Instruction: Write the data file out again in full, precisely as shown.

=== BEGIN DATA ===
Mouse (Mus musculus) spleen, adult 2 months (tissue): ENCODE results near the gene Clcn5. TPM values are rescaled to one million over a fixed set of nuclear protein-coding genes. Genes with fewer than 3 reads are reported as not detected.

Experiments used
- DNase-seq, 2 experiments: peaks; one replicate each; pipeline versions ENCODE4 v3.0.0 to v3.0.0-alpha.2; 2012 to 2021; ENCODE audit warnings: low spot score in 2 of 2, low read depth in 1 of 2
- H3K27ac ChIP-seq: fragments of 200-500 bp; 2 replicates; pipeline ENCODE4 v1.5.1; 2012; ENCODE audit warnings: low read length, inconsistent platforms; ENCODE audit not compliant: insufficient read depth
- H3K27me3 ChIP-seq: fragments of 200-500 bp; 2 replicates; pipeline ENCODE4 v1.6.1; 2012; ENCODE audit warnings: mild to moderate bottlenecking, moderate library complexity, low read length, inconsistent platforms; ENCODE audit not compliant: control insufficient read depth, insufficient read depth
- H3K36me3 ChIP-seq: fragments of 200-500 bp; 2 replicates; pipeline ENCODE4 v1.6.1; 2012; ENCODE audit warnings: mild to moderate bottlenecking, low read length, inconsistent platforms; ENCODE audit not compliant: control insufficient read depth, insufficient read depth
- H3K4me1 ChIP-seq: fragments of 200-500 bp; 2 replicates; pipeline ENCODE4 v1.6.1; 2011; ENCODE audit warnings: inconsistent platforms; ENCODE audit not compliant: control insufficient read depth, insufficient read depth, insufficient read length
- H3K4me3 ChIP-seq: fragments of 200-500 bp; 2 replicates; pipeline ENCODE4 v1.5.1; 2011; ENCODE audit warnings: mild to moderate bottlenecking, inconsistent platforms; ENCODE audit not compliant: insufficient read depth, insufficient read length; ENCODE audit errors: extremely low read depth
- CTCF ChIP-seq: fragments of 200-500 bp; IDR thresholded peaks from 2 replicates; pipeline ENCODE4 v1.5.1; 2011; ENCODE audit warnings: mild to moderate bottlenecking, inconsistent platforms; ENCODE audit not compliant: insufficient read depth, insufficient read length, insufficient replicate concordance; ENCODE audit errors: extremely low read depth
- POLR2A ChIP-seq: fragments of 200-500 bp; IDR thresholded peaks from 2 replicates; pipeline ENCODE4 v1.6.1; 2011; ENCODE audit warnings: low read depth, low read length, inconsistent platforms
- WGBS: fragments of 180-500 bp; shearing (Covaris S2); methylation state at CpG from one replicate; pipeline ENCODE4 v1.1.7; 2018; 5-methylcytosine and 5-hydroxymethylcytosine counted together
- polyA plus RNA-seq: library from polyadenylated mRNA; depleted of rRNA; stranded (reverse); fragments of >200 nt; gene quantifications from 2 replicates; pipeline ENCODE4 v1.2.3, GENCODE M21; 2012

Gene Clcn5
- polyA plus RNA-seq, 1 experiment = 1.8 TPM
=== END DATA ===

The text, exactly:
Mouse (Mus musculus) spleen, adult 2 months (tissue): ENCODE results near the gene Clcn5. TPM values are rescaled to one million over a fixed set of nuclear protein-coding genes. Genes with fewer than 3 reads are reported as not detected.

Experiments used
- DNase-seq, 2 experiments: peaks; one replicate each; pipeline versions ENCODE4 v3.0.0 to v3.0.0-alpha.2; 2012 to 2021; ENCODE audit warnings: low spot score in 2 of 2, low read depth in 1 of 2
- H3K27ac ChIP-seq: fragments of 200-500 bp; 2 replicates; pipeline ENCODE4 v1.5.1; 2012; ENCODE audit warnings: low read length, inconsistent platforms; ENCODE audit not compliant: insufficient read depth
- H3K27me3 ChIP-seq: fragments of 200-500 bp; 2 replicates; pipeline ENCODE4 v1.6.1; 2012; ENCODE audit warnings: mild to moderate bottlenecking, moderate library complexity, low read length, inconsistent platforms; ENCODE audit not compliant: control insufficient read depth, insufficient read depth
- H3K36me3 ChIP-seq: fragments of 200-500 bp; 2 replicates; pipeline ENCODE4 v1.6.1; 2012; ENCODE audit warnings: mild to moderate bottlenecking, low read length, inconsistent platforms; ENCODE audit not compliant: control insufficient read depth, insufficient read depth
- H3K4me1 ChIP-seq: fragments of 200-500 bp; 2 replicates; pipeline ENCODE4 v1.6.1; 2011; ENCODE audit warnings: inconsistent platforms; ENCODE audit not compliant: control insufficient read depth, insufficient read depth, insufficient read length
- H3K4me3 ChIP-seq: fragments of 200-500 bp; 2 replicates; pipeline ENCODE4 v1.5.1; 2011; ENCODE audit warnings: mild to moderate bottlenecking, inconsistent platforms; ENCODE audit not compliant: insufficient read depth, insufficient read length; ENCODE audit errors: extremely low read depth
- CTCF ChIP-seq: fragments of 200-500 bp; IDR thresholded peaks from 2 replicates; pipeline ENCODE4 v1.5.1; 2011; ENCODE audit warnings: mild to moderate bottlenecking, inconsistent platforms; ENCODE audit not compliant: insufficient read depth, insufficient read length, insufficient replicate concordance; ENCODE audit errors: extremely low read depth
- POLR2A ChIP-seq: fragments of 200-500 bp; IDR thresholded peaks from 2 replicates; pipeline ENCODE4 v1.6.1; 2011; ENCODE audit warnings: low read depth, low read length, inconsistent platforms
- WGBS: fragments of 180-500 bp; shearing (Covaris S2); methylation state at CpG from one replicate; pipeline ENCODE4 v1.1.7; 2018; 5-methylcytosine and 5-hydroxymethylcytosine counted together
- polyA plus RNA-seq: library from polyadenylated mRNA; depleted of rRNA; stranded (reverse); fragments of >200 nt; gene quantifications from 2 replicates; pipeline ENCODE4 v1.2.3, GENCODE M21; 2012

Gene Clcn5
- polyA plus RNA-seq, 1 experiment = 1.8 TPM